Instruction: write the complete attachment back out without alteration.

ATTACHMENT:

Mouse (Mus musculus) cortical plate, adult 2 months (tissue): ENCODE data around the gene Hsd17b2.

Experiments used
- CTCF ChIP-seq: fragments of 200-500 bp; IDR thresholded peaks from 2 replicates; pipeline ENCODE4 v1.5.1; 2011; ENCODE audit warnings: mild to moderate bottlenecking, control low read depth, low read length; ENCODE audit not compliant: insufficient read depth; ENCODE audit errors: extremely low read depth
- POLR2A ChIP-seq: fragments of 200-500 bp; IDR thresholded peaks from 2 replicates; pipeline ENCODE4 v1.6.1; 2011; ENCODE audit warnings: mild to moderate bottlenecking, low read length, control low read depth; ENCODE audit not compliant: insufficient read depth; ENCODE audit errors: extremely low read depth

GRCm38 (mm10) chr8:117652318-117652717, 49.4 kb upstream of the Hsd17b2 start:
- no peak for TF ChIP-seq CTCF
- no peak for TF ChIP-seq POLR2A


Mouse (Mus musculus) cortical plate, adult 2 months (tissue): ENCODE data around the gene Hsd17b2.

Experiments used
- CTCF ChIP-seq: fragments of 200-500 bp; IDR thresholded peaks from 2 replicates; pipeline ENCODE4 v1.5.1; 2011; ENCODE audit warnings: mild to moderate bottlenecking, control low read depth, low read length; ENCODE audit not compliant: insufficient read depth; ENCODE audit errors: extremely low read depth
- POLR2A ChIP-seq: fragments of 200-500 bp; IDR thresholded peaks from 2 replicates; pipeline ENCODE4 v1.6.1; 2011; ENCODE audit warnings: mild to moderate bottlenecking, low read length, control low read depth; ENCODE audit not compliant: insufficient read depth; ENCODE audit errors: extremely low read depth

GRCm38 (mm10) chr8:117652318-117652717, 49.4 kb upstream of the Hsd17b2 start:
- no peak for TF ChIP-seq CTCF
- no peak for TF ChIP-seq POLR2A